Joel Beinin's "Workers and Peasants in the Modern Middle East" Analytical Essay by JPWrite

Joel Beinin's "Workers and Peasants in the Modern Middle East"
This paper discuses Joel Beinin's "Workers and Peasants in the Modern Middle East", a modern history of the Middle East from the perspective of the changing peasant and urban artisan classes and the emerging modern working-classes.
# 64781 | 1,880 words | 0 sources | 2005 | US
Published on Apr 05, 2006 in History (Middle Eastern) , Literature (American) , English (Analysis)

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This paper explains that Joel Beinin's "Workers and Peasants in the Modern Middle East" begins in 1750, which marks the start of modern history for the Middle East because of (1) the rise of autonomous provincial regimes, (2) the expansion of agricultural production and (3) the intensification of links between several parts of the Ottoman Empire and the world capitalist market. The author points out that Beinin argues that industrial manufacturing was introduced to the Middle East as part of a drive to establish modern armies and extend the power of the states. The paper relates that Beinin considers the period after the collapse of global oil prices in 1985-86, when states became unable to provide previously established levels of services, thus creating an economic and moral vacuum, as the beginning of the political Islamic movements of establishing a popular base by offering social services, including education, health care and child care.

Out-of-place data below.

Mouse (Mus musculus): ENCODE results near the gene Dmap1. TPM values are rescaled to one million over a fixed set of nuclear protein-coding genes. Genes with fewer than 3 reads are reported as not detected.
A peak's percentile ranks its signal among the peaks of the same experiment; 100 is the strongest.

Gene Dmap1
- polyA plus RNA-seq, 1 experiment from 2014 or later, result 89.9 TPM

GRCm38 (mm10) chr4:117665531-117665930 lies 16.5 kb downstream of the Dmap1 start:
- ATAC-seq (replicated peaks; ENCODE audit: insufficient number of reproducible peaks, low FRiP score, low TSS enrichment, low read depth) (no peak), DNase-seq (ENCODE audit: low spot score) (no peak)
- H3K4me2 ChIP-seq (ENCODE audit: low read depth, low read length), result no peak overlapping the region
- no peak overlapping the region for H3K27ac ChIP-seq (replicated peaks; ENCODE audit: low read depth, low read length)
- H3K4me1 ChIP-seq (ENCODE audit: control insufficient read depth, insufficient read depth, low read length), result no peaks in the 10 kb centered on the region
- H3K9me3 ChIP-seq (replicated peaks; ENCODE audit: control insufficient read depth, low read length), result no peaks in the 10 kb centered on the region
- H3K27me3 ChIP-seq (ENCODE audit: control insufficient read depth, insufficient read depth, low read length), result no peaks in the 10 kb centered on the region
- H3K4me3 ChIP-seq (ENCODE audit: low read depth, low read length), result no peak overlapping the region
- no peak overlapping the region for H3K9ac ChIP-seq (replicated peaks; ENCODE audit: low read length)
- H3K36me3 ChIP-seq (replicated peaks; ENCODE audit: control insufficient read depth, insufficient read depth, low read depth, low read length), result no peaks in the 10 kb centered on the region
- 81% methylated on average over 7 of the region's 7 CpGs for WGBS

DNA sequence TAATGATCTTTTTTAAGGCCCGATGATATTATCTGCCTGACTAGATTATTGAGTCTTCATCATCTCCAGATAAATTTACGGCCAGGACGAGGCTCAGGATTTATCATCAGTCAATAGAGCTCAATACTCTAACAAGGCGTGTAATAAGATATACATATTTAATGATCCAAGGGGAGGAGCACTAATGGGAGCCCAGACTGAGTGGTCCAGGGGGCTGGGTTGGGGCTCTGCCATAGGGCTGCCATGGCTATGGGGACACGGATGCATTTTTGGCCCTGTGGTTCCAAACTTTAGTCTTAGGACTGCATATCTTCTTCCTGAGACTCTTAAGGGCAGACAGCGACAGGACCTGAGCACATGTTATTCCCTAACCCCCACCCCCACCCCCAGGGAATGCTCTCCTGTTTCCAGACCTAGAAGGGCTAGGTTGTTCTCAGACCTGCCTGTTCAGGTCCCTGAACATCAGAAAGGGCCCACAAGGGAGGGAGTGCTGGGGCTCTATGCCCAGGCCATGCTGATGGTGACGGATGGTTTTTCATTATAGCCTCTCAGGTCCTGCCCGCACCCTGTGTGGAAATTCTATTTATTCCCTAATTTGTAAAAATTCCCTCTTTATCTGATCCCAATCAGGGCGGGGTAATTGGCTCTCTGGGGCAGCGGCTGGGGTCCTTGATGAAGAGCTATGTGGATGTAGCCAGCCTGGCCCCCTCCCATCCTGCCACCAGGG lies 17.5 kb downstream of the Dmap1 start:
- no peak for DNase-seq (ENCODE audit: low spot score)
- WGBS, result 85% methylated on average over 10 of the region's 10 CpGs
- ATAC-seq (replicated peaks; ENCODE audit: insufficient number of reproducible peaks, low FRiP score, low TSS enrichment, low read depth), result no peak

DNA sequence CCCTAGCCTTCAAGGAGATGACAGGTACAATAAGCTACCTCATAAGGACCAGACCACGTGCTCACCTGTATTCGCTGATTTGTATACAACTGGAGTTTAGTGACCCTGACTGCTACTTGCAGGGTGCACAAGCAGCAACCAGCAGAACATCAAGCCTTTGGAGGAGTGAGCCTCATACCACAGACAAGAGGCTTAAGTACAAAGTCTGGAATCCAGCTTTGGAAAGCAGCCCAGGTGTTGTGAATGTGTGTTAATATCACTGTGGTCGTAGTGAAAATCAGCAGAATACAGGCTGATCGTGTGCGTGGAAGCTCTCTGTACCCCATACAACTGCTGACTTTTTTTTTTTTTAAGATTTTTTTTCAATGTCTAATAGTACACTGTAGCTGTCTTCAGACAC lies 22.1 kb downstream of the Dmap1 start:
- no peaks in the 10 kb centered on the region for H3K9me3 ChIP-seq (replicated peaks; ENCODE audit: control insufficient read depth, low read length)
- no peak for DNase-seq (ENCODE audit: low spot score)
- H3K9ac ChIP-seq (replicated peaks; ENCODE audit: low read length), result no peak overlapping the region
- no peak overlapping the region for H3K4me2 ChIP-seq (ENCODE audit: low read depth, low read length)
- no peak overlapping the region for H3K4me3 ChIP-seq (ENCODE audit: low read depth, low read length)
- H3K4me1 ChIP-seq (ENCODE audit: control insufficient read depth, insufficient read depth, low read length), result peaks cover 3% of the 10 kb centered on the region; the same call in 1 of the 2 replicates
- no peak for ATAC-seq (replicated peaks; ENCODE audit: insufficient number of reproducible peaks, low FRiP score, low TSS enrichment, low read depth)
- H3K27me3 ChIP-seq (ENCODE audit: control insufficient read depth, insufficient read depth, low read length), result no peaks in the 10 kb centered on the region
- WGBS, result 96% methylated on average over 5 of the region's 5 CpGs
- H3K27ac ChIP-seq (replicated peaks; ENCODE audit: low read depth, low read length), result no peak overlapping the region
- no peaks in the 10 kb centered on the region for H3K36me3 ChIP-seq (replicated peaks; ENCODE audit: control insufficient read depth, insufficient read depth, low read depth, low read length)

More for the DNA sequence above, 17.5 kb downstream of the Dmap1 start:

From the Paper:

"During the era of Fordism-Keynesianism many Middle Eastern states pursued policies of populism, nationalist anti-imperialism, state-led economic development, and import-substitution industrialization. Some examples of this post-World War II trend he cites were Muhammad Mossadegh's nationalization of the Anglo-Iranian Oil Company in 1951 and Egypt's nationalization of the Suez Canal Company in 1956. State-led development and import-substitution industrialization were key components of the social policies advanced by Gamal `Abd al-Nasir in Egypt, the Ba`th in Syria and Iraq and the Algerian National Liberation Front (FLN) from the 1950s to the 1970s. The political and economic programs of these authoritarian-populist regimes were designated "Arab nationalism" and "Arab socialism" respectively."

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